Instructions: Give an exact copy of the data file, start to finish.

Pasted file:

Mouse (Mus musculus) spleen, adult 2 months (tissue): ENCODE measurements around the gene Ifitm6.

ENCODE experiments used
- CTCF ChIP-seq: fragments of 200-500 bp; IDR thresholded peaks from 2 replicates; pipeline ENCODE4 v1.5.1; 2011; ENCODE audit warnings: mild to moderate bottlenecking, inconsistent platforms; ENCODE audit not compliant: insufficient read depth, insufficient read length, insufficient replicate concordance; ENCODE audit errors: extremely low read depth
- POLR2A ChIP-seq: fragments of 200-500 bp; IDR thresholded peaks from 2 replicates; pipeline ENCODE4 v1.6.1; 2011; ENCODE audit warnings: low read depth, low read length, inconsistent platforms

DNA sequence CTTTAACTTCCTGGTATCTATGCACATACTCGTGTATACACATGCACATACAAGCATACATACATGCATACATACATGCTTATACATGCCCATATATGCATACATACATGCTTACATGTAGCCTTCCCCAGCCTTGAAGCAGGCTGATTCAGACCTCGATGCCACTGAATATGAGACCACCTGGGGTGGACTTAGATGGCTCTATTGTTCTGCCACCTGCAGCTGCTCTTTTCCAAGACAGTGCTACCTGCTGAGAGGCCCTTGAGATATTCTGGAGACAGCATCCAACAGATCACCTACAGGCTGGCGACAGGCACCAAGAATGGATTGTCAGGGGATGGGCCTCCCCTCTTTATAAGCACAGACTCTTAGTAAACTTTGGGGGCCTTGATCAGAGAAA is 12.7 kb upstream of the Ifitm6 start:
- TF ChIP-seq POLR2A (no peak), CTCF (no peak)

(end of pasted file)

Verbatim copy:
Mouse (Mus musculus) spleen, adult 2 months (tissue): ENCODE measurements around the gene Ifitm6.

ENCODE experiments used
- CTCF ChIP-seq: fragments of 200-500 bp; IDR thresholded peaks from 2 replicates; pipeline ENCODE4 v1.5.1; 2011; ENCODE audit warnings: mild to moderate bottlenecking, inconsistent platforms; ENCODE audit not compliant: insufficient read depth, insufficient read length, insufficient replicate concordance; ENCODE audit errors: extremely low read depth
- POLR2A ChIP-seq: fragments of 200-500 bp; IDR thresholded peaks from 2 replicates; pipeline ENCODE4 v1.6.1; 2011; ENCODE audit warnings: low read depth, low read length, inconsistent platforms

DNA sequence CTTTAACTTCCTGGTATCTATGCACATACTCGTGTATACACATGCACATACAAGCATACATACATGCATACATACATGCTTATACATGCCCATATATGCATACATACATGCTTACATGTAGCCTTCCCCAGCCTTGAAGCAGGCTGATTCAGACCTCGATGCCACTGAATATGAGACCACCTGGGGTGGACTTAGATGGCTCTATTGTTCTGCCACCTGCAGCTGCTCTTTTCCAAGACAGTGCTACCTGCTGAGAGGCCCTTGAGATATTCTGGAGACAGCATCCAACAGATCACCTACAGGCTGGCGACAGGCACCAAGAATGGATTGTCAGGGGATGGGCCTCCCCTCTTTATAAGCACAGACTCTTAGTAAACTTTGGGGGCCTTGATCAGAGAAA is 12.7 kb upstream of the Ifitm6 start:
- TF ChIP-seq POLR2A (no peak), CTCF (no peak)